Camping doesn’t think so. He’s got the final end coming in October. This only underscores the arbitrary nature of the figure he has picked out and multiplied. If the seven days mentioned must be literally multiplied by 1,000 years, why should the 40 days also mentioned in the same passage not be similarly multiplied?

Camping does, at least, avoid the trap of thinking that there’s a “year zero” on our timeline. There’s not. It jumps from 1 B.C. to A.D. 1, so he gets points for that. Not all end-time speculators have been so fortunate on that one.

But even if we were to grant all of the foregoing, even if there were some big Flood-like event scheduled to occur 7,000 years after a 4,990 B.C. Flood, why would it have to be the end of the world? Why not just Another Big Judgment?

Even that is giving him too much credit, however. The fact is that this whole prediction is a house of cards. It’s based on over-precise, unknowable dates, arbitrary starting points, arbitrary parallelisms, invalid logic, and a multiplication factor that is wrenched out of context and used in a way flatly contrary to the clear meaning of the text.

Given that his overall year calculation is so shot through with holes, we need not be detained by his more precise datings of the Rapture or the final end. (I should also note that Catholics do not typically use the term “Rapture,” though they do acknowledge the reality of the event St. Paul mentions in 1 Thessalonians 4:17, though it is seen as occurring at the Second Coming of Christ at the end of the world, not before an earthly millennium.)

The whole thing is comic—but it is also tragic, because many people have been misled by Camping, and some have been misled into spending vast sums of money in support of his advertising campaign, telling their friends and co-workers that the world is about to end, and generally bringing scorn on the cause of Christ.

As St. Paul wrote: “It is written, ‘The name of God is blasphemed among the Gentiles because of you’” (Rom. 2:24).

You have to admire the courage of people like this gentleman who spent his life savings promoting these speculations, but not their wisdom.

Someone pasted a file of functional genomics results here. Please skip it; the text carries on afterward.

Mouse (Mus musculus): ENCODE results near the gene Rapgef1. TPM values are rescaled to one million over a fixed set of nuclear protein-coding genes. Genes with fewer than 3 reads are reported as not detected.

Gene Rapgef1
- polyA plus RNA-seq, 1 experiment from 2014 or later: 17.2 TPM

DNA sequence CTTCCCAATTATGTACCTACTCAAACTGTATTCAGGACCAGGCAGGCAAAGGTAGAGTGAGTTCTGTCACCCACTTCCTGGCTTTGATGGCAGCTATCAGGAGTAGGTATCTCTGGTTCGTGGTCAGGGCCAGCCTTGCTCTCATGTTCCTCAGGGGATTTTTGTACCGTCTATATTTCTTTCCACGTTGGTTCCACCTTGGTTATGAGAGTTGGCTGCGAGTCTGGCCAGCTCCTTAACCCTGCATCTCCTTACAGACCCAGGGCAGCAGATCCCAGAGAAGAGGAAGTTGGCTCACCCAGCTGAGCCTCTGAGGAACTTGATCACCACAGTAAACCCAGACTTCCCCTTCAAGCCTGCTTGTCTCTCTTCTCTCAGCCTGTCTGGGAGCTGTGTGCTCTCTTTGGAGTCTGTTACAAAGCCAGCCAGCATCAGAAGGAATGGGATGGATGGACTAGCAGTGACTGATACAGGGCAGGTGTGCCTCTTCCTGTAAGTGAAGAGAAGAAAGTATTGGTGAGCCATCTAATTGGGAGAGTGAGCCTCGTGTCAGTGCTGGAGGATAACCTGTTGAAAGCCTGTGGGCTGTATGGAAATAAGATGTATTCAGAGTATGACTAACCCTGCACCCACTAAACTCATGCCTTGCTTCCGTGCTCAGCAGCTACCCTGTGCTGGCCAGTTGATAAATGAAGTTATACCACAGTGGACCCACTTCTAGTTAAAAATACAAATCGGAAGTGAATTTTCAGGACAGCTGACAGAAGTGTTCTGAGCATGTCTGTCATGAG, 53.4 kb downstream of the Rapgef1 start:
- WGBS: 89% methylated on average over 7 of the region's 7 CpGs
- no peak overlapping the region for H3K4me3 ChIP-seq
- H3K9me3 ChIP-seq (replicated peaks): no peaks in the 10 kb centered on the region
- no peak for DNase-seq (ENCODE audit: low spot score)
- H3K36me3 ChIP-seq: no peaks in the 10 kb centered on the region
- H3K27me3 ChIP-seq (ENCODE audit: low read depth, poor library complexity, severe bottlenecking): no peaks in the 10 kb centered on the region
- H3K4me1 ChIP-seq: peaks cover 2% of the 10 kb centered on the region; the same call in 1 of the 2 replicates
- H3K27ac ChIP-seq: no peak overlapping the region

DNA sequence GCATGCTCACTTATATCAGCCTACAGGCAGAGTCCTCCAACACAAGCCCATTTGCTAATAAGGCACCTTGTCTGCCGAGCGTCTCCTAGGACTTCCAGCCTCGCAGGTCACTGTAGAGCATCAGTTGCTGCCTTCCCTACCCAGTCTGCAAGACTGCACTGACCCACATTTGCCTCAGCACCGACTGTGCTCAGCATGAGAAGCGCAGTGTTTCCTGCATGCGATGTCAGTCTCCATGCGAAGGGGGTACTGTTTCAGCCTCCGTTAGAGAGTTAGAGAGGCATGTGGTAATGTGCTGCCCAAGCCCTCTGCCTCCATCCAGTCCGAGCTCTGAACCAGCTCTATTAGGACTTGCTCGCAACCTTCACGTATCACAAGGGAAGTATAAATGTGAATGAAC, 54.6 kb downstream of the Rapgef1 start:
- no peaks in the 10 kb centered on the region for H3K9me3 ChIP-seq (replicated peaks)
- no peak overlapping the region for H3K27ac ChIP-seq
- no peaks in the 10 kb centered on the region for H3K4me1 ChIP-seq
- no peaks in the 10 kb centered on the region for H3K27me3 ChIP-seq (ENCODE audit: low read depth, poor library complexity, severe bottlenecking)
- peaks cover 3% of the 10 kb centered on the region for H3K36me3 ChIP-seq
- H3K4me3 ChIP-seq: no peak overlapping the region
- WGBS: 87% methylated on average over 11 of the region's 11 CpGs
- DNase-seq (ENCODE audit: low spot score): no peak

God help everyone who bought into this come Sunday morning.

Of course, that’s not to say Christ couldn’t come back on Saturday. I don’t see the signs being right for that, but who am I to say it couldn’t happen?

Harold Camping is right, though, that a major supernatural event will be happening this Saturday.

One of my godsons is being confirmed!

Congratulations, James!

So … what do you think?

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Joseph D'Hippolito May 16, 2011 at 9:21 pm

The story about the man who spent his life savings promoting Camping’s speculation has this sentence:
“Camping made a similar world-ending prediction in 1994, but he admitted he got his calculations wrong that time.”
So why should anybody believe him now?
If a prophet declares something that’s shown to be false, nobody has any business believing anything he says.
Then again, as P.T. Barnum once said, “There’s a sucker born every minute.”
That, sadly, is real prophecy….

Bill912 May 17, 2011 at 3:56 am

Does the Bible Camping uses omit the verses where our Lord specifically commanded us to disbelieve those who say what Camping is saying?

Chuck Reed May 17, 2011 at 6:55 am

Great summary as usual Jimmy. We have been discussing this at work. You insight will be very helpful.

Agnes May 17, 2011 at 7:52 am

Congratulations about your godson’s Confirmation, Jimmy! What a beautiful gift! I will be praying for him.

The Masked Chicken May 17, 2011 at 9:16 am

The pathology of how a reasonable person can be drawn into this would be a welcome study in the field of apologetics. Unfortunately, there is no generally accepted psychological theory in use, today. If I were getting a Ph.D in psychology, I would be very interested to do an historical study of the phenomenon of self-delusional thinking. We know something of the outline of why this happens, but we don’t yet have a complete theory. The whole issue of cult-like behavior is controversial in psychology. I don’t want to wade into the morass, but some of the findings might apply, here. Feynman once gave a talk on Cargo Cult Science and reminded his audience: